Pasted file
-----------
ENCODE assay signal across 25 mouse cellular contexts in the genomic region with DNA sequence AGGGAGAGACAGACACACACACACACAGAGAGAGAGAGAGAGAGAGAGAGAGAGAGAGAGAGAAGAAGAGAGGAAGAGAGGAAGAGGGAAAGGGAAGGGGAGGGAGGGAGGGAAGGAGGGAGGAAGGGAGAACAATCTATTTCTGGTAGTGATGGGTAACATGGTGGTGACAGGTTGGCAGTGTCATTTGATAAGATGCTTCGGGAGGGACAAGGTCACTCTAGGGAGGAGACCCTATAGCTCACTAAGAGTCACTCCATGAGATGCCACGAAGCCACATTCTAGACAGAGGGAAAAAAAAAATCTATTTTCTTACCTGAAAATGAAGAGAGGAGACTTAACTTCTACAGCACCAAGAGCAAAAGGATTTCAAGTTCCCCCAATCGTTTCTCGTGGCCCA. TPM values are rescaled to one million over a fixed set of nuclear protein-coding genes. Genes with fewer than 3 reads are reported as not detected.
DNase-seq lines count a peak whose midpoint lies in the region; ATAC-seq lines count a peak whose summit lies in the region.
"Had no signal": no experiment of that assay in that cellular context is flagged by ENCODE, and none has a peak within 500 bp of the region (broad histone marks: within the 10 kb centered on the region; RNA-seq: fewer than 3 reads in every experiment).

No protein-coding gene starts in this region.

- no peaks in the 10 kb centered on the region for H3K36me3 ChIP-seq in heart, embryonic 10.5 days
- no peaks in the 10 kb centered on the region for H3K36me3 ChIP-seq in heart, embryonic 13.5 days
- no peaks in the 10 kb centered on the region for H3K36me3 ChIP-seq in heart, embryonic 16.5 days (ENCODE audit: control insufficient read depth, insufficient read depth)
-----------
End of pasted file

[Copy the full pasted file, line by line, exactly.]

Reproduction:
ENCODE assay signal across 25 mouse cellular contexts in the genomic region with DNA sequence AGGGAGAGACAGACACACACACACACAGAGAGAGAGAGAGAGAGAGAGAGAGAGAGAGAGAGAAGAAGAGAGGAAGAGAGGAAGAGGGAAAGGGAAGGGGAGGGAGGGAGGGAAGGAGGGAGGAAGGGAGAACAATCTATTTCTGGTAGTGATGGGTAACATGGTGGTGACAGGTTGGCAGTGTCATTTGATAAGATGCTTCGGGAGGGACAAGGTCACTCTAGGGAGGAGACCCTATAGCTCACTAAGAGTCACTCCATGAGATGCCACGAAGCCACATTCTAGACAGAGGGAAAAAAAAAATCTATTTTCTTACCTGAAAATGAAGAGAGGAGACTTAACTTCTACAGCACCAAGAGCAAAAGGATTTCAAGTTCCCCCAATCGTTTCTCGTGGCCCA. TPM values are rescaled to one million over a fixed set of nuclear protein-coding genes. Genes with fewer than 3 reads are reported as not detected.
DNase-seq lines count a peak whose midpoint lies in the region; ATAC-seq lines count a peak whose summit lies in the region.
"Had no signal": no experiment of that assay in that cellular context is flagged by ENCODE, and none has a peak within 500 bp of the region (broad histone marks: within the 10 kb centered on the region; RNA-seq: fewer than 3 reads in every experiment).

No protein-coding gene starts in this region.

- no peaks in the 10 kb centered on the region for H3K36me3 ChIP-seq in heart, embryonic 10.5 days
- no peaks in the 10 kb centered on the region for H3K36me3 ChIP-seq in heart, embryonic 13.5 days
- no peaks in the 10 kb centered on the region for H3K36me3 ChIP-seq in heart, embryonic 16.5 days (ENCODE audit: control insufficient read depth, insufficient read depth)